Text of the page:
Republicans as well as Democrats acknowledged the Labor Department's jobs report released Friday showed signs of growth, with unemployment inching down to 7.5 percent -- a .
They also, however, gave their standard spin, using the report to push their respective parties' agendas.
"Now is not the time for Washington to impose self-inflicted wounds on the economy," Alan Krueger, chairman of the White House council of economic advisers, wrote in a White House blog post, urging Congress to replace sequestration with a plan for "balanced deficit reduction."
House Speaker John Boehner, R-Ohio, similarly said in a statement the sequester should be replaced "with smarter cuts and reforms that put us on a path to a balanced budget."
He added, "There's some good news in today's report, but the president's policies still aren't providing the robust economic growth and job creation the American people desperately need."
Economist Jared Bernstein noted that industries hit by the sequester did, in fact, post weak growth numbers with construction jobs down 6,000, government jobs down 11,000, and zero new manufacturing jobs.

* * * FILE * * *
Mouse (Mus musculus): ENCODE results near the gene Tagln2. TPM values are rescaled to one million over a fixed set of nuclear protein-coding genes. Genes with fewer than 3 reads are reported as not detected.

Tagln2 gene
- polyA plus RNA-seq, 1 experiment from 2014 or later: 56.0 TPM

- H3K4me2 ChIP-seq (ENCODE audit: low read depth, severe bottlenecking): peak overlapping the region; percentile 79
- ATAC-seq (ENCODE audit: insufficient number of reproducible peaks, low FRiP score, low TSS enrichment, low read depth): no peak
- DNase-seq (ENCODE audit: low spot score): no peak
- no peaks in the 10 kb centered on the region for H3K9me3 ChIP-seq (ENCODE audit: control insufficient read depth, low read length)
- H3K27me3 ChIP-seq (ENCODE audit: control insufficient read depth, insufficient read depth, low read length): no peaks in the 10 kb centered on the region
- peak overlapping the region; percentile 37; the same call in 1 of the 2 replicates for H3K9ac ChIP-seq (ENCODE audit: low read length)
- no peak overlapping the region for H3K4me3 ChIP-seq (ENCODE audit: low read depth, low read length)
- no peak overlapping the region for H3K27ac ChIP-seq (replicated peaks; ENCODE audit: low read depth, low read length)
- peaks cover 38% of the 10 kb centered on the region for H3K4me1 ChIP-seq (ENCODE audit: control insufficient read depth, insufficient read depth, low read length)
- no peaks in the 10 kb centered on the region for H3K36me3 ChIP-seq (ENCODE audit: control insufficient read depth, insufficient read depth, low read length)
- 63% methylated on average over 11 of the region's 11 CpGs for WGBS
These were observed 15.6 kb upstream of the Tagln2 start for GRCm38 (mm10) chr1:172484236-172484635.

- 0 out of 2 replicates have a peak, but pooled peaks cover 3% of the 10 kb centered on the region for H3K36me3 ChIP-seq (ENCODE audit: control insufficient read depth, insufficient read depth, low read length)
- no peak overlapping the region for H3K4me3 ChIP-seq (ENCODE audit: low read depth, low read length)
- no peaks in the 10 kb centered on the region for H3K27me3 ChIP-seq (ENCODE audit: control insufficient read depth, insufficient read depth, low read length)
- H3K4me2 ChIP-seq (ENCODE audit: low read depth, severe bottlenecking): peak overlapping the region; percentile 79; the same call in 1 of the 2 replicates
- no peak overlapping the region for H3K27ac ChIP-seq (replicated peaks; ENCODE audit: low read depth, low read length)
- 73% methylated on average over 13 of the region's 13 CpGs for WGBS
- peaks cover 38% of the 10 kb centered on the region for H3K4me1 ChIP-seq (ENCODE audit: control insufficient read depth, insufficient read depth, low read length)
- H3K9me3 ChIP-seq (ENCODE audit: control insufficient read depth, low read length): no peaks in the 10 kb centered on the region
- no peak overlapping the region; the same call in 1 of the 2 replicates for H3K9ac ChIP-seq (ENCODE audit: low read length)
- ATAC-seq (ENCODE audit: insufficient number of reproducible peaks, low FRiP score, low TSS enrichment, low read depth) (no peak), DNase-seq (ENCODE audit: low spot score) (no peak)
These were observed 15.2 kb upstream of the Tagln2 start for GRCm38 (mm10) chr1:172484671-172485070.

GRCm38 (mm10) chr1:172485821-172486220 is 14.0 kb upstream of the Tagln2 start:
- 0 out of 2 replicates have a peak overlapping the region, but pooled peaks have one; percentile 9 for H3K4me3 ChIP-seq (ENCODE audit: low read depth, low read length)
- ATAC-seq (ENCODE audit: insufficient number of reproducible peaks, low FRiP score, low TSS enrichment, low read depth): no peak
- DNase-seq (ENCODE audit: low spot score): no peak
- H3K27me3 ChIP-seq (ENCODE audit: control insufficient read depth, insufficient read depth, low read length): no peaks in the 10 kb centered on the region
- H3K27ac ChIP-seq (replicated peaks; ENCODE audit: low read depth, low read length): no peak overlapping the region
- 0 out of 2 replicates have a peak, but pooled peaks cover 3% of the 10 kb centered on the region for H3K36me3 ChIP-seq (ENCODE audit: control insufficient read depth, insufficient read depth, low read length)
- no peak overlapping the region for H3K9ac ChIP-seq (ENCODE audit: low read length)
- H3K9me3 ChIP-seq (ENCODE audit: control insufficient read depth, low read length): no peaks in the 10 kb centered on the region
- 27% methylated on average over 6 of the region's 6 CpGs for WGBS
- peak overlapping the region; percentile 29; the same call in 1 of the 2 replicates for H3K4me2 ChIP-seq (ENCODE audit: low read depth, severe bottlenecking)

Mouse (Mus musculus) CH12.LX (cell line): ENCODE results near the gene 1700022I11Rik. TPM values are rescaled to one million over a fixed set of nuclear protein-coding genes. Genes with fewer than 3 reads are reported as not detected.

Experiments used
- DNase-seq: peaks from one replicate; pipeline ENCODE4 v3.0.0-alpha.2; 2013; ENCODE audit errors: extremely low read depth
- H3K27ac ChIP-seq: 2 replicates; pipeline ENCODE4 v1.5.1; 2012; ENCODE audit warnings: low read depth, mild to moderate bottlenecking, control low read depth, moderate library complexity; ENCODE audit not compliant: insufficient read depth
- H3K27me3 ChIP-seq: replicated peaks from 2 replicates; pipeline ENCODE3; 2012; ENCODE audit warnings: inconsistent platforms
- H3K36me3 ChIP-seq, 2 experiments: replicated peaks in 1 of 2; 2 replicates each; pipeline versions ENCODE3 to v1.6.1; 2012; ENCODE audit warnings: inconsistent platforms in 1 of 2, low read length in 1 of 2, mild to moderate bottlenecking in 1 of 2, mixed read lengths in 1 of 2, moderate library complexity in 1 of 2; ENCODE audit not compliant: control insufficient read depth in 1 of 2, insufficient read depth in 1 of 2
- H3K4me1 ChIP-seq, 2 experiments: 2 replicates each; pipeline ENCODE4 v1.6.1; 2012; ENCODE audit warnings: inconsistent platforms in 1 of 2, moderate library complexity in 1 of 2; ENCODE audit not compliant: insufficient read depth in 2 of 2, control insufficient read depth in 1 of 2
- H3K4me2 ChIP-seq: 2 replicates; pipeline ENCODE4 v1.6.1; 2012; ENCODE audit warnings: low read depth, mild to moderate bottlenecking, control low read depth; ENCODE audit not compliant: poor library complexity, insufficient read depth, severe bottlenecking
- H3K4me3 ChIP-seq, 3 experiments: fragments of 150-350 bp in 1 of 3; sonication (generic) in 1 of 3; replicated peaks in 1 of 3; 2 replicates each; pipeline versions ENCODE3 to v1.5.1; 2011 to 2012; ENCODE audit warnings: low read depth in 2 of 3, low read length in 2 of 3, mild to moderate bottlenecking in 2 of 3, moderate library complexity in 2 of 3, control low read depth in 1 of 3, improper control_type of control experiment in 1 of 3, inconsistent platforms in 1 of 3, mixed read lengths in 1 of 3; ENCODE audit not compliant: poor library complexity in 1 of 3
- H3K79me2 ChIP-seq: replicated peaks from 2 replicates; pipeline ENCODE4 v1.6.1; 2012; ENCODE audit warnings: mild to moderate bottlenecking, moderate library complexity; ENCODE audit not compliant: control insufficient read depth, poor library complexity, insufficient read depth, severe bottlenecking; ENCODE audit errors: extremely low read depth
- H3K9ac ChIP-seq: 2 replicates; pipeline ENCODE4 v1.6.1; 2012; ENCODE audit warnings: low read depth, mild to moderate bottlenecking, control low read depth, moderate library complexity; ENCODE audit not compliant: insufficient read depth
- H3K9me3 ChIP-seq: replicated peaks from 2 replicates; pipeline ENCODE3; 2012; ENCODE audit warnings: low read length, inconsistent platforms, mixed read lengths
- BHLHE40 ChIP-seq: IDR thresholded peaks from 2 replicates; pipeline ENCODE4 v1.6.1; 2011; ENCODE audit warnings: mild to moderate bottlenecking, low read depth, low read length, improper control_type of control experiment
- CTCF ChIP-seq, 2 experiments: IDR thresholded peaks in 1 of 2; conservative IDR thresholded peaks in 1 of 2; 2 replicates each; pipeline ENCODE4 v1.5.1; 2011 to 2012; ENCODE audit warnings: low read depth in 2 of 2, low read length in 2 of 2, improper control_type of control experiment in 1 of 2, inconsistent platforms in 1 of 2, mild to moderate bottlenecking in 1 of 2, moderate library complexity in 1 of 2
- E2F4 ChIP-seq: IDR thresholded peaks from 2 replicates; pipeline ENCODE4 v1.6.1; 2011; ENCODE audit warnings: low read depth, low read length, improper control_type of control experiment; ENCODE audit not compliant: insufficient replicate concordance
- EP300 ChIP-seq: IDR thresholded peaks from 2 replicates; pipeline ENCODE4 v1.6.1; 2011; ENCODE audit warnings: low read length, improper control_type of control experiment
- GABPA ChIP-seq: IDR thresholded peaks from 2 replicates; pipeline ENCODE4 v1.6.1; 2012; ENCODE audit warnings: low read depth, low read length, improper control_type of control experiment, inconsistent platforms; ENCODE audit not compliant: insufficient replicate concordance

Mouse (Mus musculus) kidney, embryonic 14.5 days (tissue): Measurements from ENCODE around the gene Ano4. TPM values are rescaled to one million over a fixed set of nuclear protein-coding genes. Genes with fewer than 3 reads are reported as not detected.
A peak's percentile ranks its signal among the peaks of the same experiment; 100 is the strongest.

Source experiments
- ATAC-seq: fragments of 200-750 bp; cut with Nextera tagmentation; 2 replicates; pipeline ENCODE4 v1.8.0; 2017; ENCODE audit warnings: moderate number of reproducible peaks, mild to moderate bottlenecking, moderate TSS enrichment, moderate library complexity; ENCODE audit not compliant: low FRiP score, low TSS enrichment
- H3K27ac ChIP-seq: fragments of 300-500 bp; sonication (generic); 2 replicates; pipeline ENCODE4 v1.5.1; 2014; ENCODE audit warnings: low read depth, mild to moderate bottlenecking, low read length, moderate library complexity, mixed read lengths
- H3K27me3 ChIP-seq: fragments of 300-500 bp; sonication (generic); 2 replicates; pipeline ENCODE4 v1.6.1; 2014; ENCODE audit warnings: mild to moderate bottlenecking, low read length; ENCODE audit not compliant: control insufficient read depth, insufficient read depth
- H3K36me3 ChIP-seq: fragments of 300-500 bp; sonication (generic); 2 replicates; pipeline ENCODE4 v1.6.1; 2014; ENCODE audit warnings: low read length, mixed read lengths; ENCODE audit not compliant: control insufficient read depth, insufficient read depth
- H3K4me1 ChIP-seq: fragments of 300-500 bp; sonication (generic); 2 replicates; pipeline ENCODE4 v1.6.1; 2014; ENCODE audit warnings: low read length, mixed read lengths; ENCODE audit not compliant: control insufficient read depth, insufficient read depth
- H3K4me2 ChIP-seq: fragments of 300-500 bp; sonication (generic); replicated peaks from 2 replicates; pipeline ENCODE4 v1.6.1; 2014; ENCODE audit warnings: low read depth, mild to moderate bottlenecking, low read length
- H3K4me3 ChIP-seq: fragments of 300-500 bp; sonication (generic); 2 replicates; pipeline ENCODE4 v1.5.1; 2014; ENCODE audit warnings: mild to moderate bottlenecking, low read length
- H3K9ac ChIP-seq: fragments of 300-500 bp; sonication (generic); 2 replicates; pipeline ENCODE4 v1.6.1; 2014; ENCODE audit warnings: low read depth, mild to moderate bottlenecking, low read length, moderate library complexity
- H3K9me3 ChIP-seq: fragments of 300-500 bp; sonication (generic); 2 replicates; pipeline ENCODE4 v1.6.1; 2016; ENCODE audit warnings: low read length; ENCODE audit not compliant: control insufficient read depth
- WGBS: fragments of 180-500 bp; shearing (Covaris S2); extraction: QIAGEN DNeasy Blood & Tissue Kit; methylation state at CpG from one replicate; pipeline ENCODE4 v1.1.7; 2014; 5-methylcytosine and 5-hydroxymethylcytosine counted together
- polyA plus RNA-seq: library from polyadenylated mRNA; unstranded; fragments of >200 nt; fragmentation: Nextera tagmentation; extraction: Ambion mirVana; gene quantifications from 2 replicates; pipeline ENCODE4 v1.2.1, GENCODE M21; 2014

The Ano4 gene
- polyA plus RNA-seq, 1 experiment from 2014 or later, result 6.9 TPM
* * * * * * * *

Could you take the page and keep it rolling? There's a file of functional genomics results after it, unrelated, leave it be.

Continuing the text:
Senate Majority Leader Harry Reid, D-Nev., also called on Republicans to accept a "balanced approach" to replacing the sequester. "Our job growth would be even stronger if our economy were not hampered by the meat-ax austerity Republicans have insisted upon for the past two years, instead of working with Democrats to forge a balanced approach to deficit reduction," he said.
House Minority Leader Nancy Pelosi blamed Republicans for failing to do their part to forge a budget compromise, by refusing to appoint conferees to discuss differences between the House and Senate budgets.
"Today's jobs report shows signs of progress for our workers and our middle class," she said. "Yet it is also a reminder that Americans cannot afford more Republican political games that protect the sequester, slow our growth, inject uncertainty into our economy, and create instability for our working families."
House Majority Leader Eric Cantor, R-Va., charged the president isn't paying enough attention to the 11.7 million Americans who remain out of work.
"At his press conference this week, President Obama failed to even mention the millions of hard-working Americans who remain unemployed or worse, the millions who have completely given up looking for a job," he said. "It's no surprise, given that many of the President's policies, including stifling regulations, high taxes and the implementation of ObamaCare, are making it harder for a manager to hire a new waitress or a salesperson or college graduates to get jobs that match their skills."